Should You Buy A Car in Full Or In Payments?

Car buying

Buy A Car in Full Or In Payments | Tips for Buying a New Car

So, the time has come. You’ve finally gotten tired of that old beater car from the 90’s that religiously makes weekly routine visits to the mechanic, you’ve done everything you could to revive it’s glory days. However, that sunshine just isn’t shining quite as bright anymore. Or maybe you’ve witnessed everyone else around you struggle with their vehicles, so you decide to jump to the big leagues and get a much newer model with all the bells and whistles. You’re thinking you’re going to be the talk of the town, rolling in style, shades on, top down with your worries blowing away in the wind or just hiding from the day’s hassles with that amazing tint job. Whatever you think comes with the newer vehicles, you’re probably right. But at what cost? There is a significant difference in paying for a 1998 Toyota Camry compared to a 2018 KIA Optima. It’s all about how comfortable you are in terms of payments (Monthly or all at once), and how likely you are to keep up with the car’s maintenance on a regular basis. Because not all vehicles are built the same and all require a different form of maintenance. However, if maintenance is not a factor for you, then I’ll no longer waste your time. Let’s get into what matters most.

Payment Types | Best Tips For Purchasing a Vehicle

There are many ways to pay for a vehicle over time. If you purchase from a major dealership in town then more than likely you’re either financially able and paying up front in total, or like most of us, on payment plans. However, if you’re at your local mechanic who happens to be your dad’s close friend who fixes and sell cars, you might be able to do “I-owe-you’s” and some let you pay whenever you can.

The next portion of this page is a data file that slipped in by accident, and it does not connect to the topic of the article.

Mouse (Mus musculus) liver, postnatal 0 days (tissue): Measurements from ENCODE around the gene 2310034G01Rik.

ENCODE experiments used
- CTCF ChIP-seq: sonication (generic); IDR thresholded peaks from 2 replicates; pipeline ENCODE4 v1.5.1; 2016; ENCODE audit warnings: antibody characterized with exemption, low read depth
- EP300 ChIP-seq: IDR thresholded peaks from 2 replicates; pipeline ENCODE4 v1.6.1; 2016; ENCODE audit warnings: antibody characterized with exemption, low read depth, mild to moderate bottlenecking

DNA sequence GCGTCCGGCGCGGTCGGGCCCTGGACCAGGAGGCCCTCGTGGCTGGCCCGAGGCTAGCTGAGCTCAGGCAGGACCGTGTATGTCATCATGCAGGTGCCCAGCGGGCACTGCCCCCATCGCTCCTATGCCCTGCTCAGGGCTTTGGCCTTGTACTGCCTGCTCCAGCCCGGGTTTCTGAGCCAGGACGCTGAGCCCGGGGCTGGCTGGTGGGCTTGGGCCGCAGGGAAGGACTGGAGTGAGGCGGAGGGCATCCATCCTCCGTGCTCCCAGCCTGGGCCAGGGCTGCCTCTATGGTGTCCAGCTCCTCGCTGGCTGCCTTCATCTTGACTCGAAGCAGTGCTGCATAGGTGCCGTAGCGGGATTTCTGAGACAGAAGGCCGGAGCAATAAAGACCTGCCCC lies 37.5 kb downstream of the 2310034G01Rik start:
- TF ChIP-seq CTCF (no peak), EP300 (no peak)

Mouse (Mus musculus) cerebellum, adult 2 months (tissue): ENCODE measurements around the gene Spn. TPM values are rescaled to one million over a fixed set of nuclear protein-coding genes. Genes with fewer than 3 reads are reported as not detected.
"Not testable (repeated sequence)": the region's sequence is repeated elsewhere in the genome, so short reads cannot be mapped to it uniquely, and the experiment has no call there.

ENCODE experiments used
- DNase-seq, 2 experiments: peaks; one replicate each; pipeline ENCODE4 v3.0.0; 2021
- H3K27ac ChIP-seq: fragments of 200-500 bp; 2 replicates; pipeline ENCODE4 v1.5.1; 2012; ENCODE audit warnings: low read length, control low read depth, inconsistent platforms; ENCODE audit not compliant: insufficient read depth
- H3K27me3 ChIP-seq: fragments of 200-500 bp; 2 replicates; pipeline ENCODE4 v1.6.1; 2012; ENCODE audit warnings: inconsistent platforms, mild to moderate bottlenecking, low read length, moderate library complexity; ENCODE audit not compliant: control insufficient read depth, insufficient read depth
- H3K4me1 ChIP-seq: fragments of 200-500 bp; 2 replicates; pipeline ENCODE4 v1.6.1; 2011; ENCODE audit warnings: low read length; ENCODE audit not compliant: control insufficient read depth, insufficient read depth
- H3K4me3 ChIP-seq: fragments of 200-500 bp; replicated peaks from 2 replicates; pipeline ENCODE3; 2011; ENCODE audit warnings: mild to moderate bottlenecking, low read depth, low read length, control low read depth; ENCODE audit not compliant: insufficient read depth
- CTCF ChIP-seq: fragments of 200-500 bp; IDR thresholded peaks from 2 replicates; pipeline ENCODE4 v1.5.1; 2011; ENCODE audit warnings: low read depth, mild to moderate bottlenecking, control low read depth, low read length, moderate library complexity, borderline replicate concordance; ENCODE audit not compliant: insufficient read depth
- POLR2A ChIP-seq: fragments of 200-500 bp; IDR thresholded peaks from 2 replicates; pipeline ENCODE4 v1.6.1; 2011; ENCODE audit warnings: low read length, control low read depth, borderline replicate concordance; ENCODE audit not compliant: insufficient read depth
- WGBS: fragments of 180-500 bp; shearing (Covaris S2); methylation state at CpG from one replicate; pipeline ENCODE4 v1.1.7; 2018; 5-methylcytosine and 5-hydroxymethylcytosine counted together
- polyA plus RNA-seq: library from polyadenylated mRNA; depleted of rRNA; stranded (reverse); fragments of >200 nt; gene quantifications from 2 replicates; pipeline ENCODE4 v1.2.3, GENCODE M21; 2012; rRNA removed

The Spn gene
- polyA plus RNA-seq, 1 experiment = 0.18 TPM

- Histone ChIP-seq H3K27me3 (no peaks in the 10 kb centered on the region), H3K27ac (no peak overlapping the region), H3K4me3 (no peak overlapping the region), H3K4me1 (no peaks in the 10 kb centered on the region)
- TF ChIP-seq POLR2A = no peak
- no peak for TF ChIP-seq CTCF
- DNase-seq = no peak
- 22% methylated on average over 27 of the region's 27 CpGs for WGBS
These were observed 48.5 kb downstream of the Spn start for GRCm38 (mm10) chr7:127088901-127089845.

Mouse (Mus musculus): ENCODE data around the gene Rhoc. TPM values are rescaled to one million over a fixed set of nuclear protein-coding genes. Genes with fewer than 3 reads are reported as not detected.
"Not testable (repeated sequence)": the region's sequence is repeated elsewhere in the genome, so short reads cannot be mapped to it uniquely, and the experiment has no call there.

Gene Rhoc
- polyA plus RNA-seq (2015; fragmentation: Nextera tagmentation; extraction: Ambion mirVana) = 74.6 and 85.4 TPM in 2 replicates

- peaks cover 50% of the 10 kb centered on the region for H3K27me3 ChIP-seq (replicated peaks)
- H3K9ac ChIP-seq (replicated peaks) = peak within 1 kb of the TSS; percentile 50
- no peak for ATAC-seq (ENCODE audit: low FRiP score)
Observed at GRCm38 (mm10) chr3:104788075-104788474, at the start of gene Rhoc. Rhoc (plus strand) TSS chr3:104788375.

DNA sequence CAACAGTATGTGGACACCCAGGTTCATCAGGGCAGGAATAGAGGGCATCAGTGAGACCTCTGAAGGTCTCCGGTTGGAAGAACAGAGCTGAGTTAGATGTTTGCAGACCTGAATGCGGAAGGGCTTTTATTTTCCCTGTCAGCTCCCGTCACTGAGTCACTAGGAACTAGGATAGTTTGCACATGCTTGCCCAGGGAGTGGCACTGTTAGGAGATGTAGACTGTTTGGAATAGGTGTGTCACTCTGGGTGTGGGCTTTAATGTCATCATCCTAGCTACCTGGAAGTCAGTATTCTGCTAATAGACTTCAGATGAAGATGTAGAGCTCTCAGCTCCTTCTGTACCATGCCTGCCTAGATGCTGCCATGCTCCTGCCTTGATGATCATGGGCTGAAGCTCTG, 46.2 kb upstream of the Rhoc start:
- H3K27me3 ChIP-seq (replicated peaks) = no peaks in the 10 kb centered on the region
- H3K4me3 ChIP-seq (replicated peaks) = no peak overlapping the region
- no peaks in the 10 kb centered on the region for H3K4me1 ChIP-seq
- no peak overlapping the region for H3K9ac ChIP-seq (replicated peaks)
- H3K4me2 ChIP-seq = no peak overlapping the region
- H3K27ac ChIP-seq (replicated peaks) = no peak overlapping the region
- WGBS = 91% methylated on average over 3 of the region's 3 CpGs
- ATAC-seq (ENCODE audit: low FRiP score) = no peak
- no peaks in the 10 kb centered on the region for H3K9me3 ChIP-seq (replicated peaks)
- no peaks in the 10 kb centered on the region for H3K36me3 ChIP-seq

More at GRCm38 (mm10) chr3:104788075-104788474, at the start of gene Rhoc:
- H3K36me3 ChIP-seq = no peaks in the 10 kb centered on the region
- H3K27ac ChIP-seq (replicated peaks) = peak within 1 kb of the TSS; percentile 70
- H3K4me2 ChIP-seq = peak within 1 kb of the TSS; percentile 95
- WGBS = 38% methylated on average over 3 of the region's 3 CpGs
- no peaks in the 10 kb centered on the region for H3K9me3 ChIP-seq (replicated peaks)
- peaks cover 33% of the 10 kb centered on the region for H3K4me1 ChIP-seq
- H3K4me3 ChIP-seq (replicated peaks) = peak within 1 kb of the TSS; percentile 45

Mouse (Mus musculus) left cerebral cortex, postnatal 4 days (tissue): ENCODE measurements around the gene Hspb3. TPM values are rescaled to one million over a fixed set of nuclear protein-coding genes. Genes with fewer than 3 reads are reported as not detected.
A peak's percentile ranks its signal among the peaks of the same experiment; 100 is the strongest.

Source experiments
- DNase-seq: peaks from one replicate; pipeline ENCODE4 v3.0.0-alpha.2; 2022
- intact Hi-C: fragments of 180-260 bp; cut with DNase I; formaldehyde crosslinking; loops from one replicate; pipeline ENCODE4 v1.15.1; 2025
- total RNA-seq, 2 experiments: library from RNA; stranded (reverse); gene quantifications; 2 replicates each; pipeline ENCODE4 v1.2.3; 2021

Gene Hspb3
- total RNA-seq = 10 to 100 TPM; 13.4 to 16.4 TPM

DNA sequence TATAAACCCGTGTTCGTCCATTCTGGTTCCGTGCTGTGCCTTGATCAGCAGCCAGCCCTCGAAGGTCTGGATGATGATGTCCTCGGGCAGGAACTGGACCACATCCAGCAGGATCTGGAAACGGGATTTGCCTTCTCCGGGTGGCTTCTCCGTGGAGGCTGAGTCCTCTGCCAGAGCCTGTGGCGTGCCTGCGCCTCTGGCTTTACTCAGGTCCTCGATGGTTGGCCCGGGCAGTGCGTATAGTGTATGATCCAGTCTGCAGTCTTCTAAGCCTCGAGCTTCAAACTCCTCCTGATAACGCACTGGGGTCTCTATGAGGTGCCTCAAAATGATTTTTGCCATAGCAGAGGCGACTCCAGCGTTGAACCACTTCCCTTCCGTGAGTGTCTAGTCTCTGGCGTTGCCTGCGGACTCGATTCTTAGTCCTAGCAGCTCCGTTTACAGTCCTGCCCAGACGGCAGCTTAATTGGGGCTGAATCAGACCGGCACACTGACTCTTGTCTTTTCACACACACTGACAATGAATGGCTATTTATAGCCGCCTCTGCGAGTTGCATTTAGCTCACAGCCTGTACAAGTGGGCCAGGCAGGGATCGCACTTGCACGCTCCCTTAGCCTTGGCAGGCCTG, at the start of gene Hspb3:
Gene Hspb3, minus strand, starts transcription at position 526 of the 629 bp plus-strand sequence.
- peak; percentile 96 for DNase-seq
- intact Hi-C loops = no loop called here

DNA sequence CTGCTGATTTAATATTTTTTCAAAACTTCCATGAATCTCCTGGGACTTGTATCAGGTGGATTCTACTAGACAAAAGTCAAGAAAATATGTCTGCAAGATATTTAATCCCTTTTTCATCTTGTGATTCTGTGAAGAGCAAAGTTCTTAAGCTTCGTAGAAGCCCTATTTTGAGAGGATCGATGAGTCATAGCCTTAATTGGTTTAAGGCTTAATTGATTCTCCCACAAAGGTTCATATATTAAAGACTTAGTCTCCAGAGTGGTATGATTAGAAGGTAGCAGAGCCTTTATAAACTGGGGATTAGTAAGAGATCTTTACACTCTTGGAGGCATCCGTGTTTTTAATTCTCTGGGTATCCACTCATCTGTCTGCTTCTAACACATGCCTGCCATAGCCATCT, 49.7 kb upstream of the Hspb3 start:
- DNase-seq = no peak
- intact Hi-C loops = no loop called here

But typically it’s either two options; Pay all up front or monthly payments. Your choice.

  • Paying all upfront –  This an option that a small number of people choose for the newer models and even for older models. If you are someone who is attempting to pay all up front, let me start by saying thank you. From the bottom of the economy’s heart, we appreciate you. It may hurt right now depending on your financial independence, but you’ll be proud you paid in full later down the road. Picture this. Pay now, worry no longer. Most people know they should choose this option, but then worry kicks in, so they back out and choose monthly payments. Usually, they think to themselves ‘’That’s very easy to accomplish’’. Not realizing you’re already paying way more than that car’s actual worth and that due date seems to come a bit quicker than usual if you’re on monthly payments.
  • Monthly Payments – And they say hurricanes are the most damaging natural disasters. That’s nothing compared to the storm these dealerships consistently hand out in payment form. I can’t say it’s evil because at the end of the day that’s how they stay in business and you can still find great deals through the monthly payment form. However, for the most part, these will bring you nothing but future headaches. Sure you can ride out into the sunset with your new car today, but in a few months, all you’re going to see when you look outside is a storm front. Making monthly payments isn’t as easy as it sounds. Basically, your thought process is ‘’Oh I have 30 days to come up with ____’’.
True. Sadly, however, that’s typically not how most people are actually wired. Usually, they wait until the last couple weeks to come up with the entire amount, instead of taking portions out of each pay period. So then the storm hits right over your house and you’re left wondering how to squander up $400 in 2 days. That $400 instead of the $10,000 upfront isn’t looking so appealing now is it?

Here’s what you can do